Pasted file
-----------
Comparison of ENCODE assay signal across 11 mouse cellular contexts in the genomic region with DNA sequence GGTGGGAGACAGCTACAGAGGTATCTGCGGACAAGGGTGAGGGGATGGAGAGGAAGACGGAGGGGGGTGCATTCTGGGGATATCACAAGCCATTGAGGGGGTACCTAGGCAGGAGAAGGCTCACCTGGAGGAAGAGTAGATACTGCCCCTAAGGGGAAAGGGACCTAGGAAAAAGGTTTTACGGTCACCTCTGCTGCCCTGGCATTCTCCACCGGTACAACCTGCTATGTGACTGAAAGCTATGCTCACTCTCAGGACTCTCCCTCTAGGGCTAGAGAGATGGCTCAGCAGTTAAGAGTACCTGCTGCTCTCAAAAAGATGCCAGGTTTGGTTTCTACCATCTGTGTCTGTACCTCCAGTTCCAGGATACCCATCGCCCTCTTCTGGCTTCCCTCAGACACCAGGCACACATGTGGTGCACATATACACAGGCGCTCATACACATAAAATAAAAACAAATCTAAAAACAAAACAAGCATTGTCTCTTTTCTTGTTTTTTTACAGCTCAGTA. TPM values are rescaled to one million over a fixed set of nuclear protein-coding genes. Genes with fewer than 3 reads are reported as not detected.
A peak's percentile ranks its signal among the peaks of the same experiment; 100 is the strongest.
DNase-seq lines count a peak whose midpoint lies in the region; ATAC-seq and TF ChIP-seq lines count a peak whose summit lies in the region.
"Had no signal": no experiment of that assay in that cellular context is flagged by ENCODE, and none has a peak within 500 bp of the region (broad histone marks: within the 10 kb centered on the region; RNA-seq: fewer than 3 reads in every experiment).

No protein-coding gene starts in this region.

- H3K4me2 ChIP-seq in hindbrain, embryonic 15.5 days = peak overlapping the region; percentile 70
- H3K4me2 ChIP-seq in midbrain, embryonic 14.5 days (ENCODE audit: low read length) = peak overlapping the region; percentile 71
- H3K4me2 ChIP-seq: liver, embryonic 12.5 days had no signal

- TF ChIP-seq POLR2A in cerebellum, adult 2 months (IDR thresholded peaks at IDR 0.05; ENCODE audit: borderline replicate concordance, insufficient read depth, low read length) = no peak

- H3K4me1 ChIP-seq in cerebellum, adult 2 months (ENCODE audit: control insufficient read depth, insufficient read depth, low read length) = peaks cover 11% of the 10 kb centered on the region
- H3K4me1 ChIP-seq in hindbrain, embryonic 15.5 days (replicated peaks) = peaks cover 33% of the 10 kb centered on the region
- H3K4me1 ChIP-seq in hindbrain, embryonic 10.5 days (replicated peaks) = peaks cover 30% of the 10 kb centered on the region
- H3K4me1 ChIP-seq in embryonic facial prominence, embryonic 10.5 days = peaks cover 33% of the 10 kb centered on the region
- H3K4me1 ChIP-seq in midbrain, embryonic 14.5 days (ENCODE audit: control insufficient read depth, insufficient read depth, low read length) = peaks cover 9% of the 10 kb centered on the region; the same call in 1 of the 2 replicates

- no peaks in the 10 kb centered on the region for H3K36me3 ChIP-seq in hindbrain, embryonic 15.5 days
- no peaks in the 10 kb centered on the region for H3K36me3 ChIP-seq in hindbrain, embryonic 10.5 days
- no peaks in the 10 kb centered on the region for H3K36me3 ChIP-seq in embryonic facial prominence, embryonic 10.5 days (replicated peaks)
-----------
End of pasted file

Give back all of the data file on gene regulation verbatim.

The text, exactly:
Comparison of ENCODE assay signal across 11 mouse cellular contexts in the genomic region with DNA sequence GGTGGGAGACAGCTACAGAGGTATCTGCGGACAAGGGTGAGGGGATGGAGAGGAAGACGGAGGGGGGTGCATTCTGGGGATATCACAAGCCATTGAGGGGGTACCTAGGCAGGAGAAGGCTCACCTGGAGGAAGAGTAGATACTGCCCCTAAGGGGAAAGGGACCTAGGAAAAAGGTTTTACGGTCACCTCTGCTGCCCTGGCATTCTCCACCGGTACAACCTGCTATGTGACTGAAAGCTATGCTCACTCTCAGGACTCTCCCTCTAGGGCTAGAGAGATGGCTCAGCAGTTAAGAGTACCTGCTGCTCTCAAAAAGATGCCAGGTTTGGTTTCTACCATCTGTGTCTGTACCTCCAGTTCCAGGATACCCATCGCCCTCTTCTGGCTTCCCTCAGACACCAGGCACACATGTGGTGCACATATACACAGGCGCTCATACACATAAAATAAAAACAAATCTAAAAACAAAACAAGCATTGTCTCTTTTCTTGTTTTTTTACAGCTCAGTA. TPM values are rescaled to one million over a fixed set of nuclear protein-coding genes. Genes with fewer than 3 reads are reported as not detected.
A peak's percentile ranks its signal among the peaks of the same experiment; 100 is the strongest.
DNase-seq lines count a peak whose midpoint lies in the region; ATAC-seq and TF ChIP-seq lines count a peak whose summit lies in the region.
"Had no signal": no experiment of that assay in that cellular context is flagged by ENCODE, and none has a peak within 500 bp of the region (broad histone marks: within the 10 kb centered on the region; RNA-seq: fewer than 3 reads in every experiment).

No protein-coding gene starts in this region.

- H3K4me2 ChIP-seq in hindbrain, embryonic 15.5 days = peak overlapping the region; percentile 70
- H3K4me2 ChIP-seq in midbrain, embryonic 14.5 days (ENCODE audit: low read length) = peak overlapping the region; percentile 71
- H3K4me2 ChIP-seq: liver, embryonic 12.5 days had no signal

- TF ChIP-seq POLR2A in cerebellum, adult 2 months (IDR thresholded peaks at IDR 0.05; ENCODE audit: borderline replicate concordance, insufficient read depth, low read length) = no peak

- H3K4me1 ChIP-seq in cerebellum, adult 2 months (ENCODE audit: control insufficient read depth, insufficient read depth, low read length) = peaks cover 11% of the 10 kb centered on the region
- H3K4me1 ChIP-seq in hindbrain, embryonic 15.5 days (replicated peaks) = peaks cover 33% of the 10 kb centered on the region
- H3K4me1 ChIP-seq in hindbrain, embryonic 10.5 days (replicated peaks) = peaks cover 30% of the 10 kb centered on the region
- H3K4me1 ChIP-seq in embryonic facial prominence, embryonic 10.5 days = peaks cover 33% of the 10 kb centered on the region
- H3K4me1 ChIP-seq in midbrain, embryonic 14.5 days (ENCODE audit: control insufficient read depth, insufficient read depth, low read length) = peaks cover 9% of the 10 kb centered on the region; the same call in 1 of the 2 replicates

- no peaks in the 10 kb centered on the region for H3K36me3 ChIP-seq in hindbrain, embryonic 15.5 days
- no peaks in the 10 kb centered on the region for H3K36me3 ChIP-seq in hindbrain, embryonic 10.5 days
- no peaks in the 10 kb centered on the region for H3K36me3 ChIP-seq in embryonic facial prominence, embryonic 10.5 days (replicated peaks)